Editor’s Note: This article was written by Blaine Friedlander for the Cornell Chronicle. It is republished with permission.
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Benedict Anderson, a Cornell professor emeritus in government who wrote “Imagined Communities,” the book that set the pace for the academic study of nationalism, died Dec. 13 in East Java, Indonesia. He was 79.
Anderson, the Aaron L. Binenkorb Emeritus Professor of International Studies, taught at Cornell from 1967 to 2002.
In his 1983 book, “Imagined Communities: Reflections on the Origin and Spread of Nationalism,” Anderson maintained that nations are communities that are “imagined” in the sense that all members do not – and will not – ever know all of the other members.
“Members of the community probably will never know most of their fellow-members, meet them, or even hear of them, yet in the minds of each lives the image of their communion,” Anderson wrote.
Contrasting the ideas of political scientists who believe that ancient nation-states possessed ideas similar to nationalism as we know it today, Anderson suggested that modern nationalism depends upon widely disseminated material – printed in a common language. The development of the printing press and the subsequent market for books and other publications in vernacular languages created and reinforced discourse within language communities.
“I remember Professor Anderson from my days as a student here at Cornell as one of the great intellectual leaders of the university. You would always see him around campus, with a book in one hand, a small cigar in the other, deep in thought,” said Gretchen Ritter ’83, the Harold Tanner Dean of the College of Arts and Sciences, who knew Anderson well and has used his book in her own classes. “‘Imagined Communities’ was a tour de force. In explaining the meaning and nature of contemporary nationalism, Professor Anderson focused on the way that members of society come to think of themselves as part of one community or public sphere – in the news they share, the sports teams they champion and the patriotic symbols they honor together.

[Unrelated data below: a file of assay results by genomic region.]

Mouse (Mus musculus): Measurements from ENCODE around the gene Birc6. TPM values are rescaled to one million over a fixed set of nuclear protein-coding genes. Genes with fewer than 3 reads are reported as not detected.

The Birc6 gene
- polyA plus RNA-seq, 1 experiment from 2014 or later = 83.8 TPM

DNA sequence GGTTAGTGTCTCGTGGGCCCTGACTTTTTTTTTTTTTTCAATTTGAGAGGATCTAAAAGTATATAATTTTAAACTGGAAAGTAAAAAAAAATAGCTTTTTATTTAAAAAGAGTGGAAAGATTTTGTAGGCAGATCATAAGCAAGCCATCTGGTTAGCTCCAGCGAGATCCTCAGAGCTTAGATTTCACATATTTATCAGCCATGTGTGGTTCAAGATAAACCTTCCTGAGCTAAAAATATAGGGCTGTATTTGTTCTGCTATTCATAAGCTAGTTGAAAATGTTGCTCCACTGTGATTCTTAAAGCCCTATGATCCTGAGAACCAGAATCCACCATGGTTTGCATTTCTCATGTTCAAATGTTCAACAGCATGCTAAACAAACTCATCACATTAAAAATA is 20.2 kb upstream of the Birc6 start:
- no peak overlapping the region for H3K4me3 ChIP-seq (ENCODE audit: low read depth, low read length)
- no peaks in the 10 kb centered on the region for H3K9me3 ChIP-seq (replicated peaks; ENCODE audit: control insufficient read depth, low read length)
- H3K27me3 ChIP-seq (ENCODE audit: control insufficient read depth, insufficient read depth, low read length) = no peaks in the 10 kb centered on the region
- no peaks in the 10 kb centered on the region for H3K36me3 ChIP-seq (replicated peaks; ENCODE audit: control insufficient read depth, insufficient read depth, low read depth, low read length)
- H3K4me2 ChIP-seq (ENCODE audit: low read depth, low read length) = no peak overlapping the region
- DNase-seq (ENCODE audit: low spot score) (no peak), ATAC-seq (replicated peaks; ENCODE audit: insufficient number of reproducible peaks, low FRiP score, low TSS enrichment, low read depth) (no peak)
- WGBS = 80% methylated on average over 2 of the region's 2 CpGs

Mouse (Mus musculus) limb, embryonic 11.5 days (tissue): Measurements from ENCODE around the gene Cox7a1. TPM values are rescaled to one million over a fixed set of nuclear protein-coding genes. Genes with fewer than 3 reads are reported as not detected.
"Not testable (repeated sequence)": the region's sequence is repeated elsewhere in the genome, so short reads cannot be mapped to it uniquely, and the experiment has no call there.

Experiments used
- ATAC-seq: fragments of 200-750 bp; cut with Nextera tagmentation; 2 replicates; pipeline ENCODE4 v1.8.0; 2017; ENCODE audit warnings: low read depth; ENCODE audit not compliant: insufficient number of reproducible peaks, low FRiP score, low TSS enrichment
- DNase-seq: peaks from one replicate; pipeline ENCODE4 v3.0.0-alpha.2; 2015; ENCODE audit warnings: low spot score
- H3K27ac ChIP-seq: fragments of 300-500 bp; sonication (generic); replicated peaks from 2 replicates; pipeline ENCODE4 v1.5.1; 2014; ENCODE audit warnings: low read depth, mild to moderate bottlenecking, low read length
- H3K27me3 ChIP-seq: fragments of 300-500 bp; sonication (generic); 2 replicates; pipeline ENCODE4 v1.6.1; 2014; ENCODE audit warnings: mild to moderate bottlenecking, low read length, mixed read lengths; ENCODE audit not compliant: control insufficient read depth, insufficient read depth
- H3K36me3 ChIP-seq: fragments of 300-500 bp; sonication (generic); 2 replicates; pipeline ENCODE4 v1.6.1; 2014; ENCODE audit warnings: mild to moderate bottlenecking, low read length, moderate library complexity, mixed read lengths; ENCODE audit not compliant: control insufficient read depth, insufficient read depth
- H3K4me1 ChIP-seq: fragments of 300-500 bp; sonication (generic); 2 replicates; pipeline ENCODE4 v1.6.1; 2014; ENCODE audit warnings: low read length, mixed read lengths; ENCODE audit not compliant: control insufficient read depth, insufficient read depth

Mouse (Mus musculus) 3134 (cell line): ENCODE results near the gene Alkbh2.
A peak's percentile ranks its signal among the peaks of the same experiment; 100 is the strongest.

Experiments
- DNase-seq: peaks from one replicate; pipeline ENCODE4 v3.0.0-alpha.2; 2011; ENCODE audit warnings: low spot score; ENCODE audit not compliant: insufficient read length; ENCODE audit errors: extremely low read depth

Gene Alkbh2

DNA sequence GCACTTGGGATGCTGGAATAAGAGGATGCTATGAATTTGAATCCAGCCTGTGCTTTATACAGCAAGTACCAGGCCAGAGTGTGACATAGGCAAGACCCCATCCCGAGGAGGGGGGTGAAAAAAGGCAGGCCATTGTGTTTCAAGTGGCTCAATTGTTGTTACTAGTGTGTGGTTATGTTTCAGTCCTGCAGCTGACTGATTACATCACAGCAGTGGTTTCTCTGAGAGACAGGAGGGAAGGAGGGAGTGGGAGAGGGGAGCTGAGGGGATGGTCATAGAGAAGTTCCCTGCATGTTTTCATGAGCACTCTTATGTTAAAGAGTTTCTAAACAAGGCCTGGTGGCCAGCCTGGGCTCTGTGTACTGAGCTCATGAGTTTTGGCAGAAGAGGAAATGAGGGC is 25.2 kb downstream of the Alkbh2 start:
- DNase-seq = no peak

“That sense of common identity, in turn, constitutes a powerful resource in developing the political and economic underpinnings of the modern nation-state,” she said.
Early in his career, Anderson was known for writing the “Cornell Paper,” a nonpublic document co-authored with Ruth McVey, Ph.D. ’61, to explain the October 1965 coup in Indonesia. The document ran counter to the official Indonesian government’s explanation and was written as a confidential working paper at Cornell. It was leaked to The Washington Post in 1966.
The paper focused on a neglected issue: internal divisions within the Indonesian military, which had been in turmoil since independence in 1945. The Cornell scholars argued the coup and counter-coup were an internal affair and that the Indonesian Communist Party was the scapegoat. The coup led to the massacre of about 500,000 Indonesians. (The era is depicted in the 1982 film “The Year of Living Dangerously.”)